We took some time out to talk to Laurie Pritchard, Managing Director of Small World Journeys to get to know the organisation and learn more about its passion for teaching young adventurers about Australian nature and Aboriginal culture.
Tell us your story. How did your business get started?
A typhoon was responsible for the start of Small World Journeys. More specifically, a travel delay in Tokyo caused by a typhoon caused my future partner, Peter and I to meet for the first time. Through our love of the natural world, travel, and educating young people, the seeds for Small World Journeys were sown. It was only after we settled in Cairns, Australia that we realised a tropical place where two UNESCO areas lie side by side was the perfect site to teach students about flora, fauna, and Aboriginal culture, year-round.
What are your unique selling points? What makes you different?
In teaching young people to be responsible travellers, we must model this ourselves. So in that vein we give students aluminium water bottles and cloth shopping bags so they can avoid buying and using plastic bottles and bags. We calculate the carbon footprint of every trip (the process for doing this is sometimes a real pain!) and then pay to offset it. We have indigenous guides teaching students about the land from their perspective, and we give students field guides to keep so they can learn about endemic plants and animals. We give money and time to our community – be it for injured turtles or for homeless youths – so that we really practice the ‘sustainable tourism’ that we preach.
What are some of your success stories?
Our success is measured by the amount of students we are able to inspire and educate, and the teachers who talk about our trips. We’re proud of the fact that we tailor custom programmes to match groups’ educational goals, whether it’s collecting data about coral bleaching at the Great Barrier Reef, planting native trees, making didgeridoos with an Aboriginal family, or studying the rainforest canopy at James Cook University’s research station. For sure a highlight for all of us was securing 2011 Nobel Laureate Brian Schmidt, the down-to-earth astrophysicist, to speak exclusively to our groups who came to Cairns for the spectacular total solar eclipse in 2012…and then witnessing the eclipse itself with Mr Schmidt. The students were awestruck.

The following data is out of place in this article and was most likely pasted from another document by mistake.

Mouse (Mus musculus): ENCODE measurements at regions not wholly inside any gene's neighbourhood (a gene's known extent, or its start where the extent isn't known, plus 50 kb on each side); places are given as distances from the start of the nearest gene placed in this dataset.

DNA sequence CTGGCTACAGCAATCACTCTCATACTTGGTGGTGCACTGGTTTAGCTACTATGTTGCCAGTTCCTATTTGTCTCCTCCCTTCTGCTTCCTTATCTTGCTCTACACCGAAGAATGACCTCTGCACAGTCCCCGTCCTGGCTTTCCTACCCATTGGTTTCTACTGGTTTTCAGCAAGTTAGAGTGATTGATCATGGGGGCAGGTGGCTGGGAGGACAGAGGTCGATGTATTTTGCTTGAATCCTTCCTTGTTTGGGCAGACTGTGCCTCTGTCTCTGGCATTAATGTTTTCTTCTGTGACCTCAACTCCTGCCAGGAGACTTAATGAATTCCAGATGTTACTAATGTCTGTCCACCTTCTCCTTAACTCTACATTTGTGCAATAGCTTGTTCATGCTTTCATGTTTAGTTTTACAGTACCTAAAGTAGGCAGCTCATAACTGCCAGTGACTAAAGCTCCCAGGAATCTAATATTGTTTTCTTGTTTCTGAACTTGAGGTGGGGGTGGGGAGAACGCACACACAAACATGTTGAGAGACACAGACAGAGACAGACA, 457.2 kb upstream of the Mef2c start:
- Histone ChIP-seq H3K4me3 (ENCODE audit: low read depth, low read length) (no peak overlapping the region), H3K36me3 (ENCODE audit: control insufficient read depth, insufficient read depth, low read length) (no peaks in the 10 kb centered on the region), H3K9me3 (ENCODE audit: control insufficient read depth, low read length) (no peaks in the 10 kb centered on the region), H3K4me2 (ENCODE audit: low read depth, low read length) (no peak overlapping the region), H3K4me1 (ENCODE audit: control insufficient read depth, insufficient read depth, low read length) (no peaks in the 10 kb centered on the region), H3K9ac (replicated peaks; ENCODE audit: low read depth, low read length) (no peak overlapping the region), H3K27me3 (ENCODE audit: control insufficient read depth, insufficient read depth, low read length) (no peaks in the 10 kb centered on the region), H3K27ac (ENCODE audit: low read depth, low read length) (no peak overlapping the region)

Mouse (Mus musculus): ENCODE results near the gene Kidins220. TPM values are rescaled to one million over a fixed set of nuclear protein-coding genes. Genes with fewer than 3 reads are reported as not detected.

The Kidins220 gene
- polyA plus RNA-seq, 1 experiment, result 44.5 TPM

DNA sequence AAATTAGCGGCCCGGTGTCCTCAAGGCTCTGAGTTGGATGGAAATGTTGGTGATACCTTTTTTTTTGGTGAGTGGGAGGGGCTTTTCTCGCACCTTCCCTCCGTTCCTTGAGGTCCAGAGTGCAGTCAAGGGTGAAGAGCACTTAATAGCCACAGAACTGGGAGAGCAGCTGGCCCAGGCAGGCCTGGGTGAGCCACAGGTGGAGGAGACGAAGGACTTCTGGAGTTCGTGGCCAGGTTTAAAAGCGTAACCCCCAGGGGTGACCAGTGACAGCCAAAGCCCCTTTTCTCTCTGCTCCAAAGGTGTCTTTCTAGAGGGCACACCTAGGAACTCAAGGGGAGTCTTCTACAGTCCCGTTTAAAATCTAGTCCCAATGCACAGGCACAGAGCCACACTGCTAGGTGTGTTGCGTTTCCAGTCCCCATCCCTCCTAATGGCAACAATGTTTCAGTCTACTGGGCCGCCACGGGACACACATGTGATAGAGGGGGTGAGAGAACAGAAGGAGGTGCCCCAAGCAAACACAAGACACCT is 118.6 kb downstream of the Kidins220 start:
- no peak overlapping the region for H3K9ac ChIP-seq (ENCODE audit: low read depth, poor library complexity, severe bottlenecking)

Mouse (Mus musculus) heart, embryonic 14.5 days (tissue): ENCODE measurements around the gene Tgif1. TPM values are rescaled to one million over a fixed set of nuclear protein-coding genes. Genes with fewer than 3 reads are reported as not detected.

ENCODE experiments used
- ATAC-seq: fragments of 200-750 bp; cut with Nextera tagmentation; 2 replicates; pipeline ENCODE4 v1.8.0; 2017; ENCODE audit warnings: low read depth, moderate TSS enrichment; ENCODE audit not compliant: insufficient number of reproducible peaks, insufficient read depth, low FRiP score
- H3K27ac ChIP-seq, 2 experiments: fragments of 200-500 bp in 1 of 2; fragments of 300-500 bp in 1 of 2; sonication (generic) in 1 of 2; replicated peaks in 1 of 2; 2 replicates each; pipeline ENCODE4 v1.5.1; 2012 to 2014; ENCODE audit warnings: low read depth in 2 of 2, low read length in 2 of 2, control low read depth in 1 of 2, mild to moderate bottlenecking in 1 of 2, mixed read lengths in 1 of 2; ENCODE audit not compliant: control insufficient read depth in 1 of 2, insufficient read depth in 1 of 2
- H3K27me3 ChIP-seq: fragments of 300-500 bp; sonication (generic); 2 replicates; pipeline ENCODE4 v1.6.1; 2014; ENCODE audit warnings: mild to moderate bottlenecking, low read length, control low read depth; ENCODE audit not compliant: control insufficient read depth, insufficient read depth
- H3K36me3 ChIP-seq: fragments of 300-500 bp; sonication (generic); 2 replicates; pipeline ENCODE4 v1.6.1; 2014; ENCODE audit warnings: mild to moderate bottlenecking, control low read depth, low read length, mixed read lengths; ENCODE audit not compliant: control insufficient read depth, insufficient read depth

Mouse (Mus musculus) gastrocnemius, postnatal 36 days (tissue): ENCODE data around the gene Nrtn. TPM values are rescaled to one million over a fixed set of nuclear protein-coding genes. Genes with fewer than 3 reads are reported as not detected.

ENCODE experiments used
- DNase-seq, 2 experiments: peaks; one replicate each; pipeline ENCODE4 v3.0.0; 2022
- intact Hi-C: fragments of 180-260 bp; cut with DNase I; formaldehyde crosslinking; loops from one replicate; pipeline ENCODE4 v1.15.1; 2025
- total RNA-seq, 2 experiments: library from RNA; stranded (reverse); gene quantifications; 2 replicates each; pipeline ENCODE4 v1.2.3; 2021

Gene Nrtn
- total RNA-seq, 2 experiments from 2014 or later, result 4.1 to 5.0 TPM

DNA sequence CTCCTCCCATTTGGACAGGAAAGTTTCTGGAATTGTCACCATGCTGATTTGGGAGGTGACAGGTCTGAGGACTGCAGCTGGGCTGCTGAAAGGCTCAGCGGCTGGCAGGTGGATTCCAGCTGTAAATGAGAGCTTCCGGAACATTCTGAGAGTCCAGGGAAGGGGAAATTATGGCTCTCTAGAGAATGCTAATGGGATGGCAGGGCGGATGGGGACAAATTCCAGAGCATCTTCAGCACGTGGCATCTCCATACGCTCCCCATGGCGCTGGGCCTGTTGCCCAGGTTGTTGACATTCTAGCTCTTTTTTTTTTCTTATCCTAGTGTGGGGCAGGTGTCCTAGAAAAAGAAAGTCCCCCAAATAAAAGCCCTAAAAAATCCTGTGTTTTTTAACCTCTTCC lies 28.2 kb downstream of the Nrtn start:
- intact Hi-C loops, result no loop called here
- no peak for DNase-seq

What are your future plans?
We are bursting at the seams with ideas, and we can’t work fast enough. Right now our focus lies on fine tuning our content so that we can match the educational objectives in the new Australian curriculum. We are also teaching ourselves how to expertly match the expectations of all the many different nationalities that are coming to us for custom trips in Australia.
Which trends and challenges do you see in the youth travel sector?
Community service projects are in high demand. True, we all are feeling more connected technologically, but we are seeing the desire to feel more connection to community. Many student groups are requesting volunteer projects that give them a sense of union with place and people. Our challenge is to continue to create meaningful opportunities, such as helping an endangered frog by planting trees in its dwindling riparian zone, or having a BBQ for the homeless and marginalised in Cairns.
What was your motivation to join WYSE Travel Confederation?
We want to hang with mates, of course. Joining WYSE Travel Confederation made sense, as we are all in this to promote travel for young people. Our learning and desire to improve will never stop, so we want to be as informed as possible about what is going on in our industry.
Any top tips for people starting out in the youth travel sector?
Look for the amazing things that the younger generation has to offer. When you find yourself complaining about young people having no respect, or why they always have their noses in their techno gadgets, or that they don’t listen, realise that the older generation has been saying this since the beginning of time. And it means you’re getting old.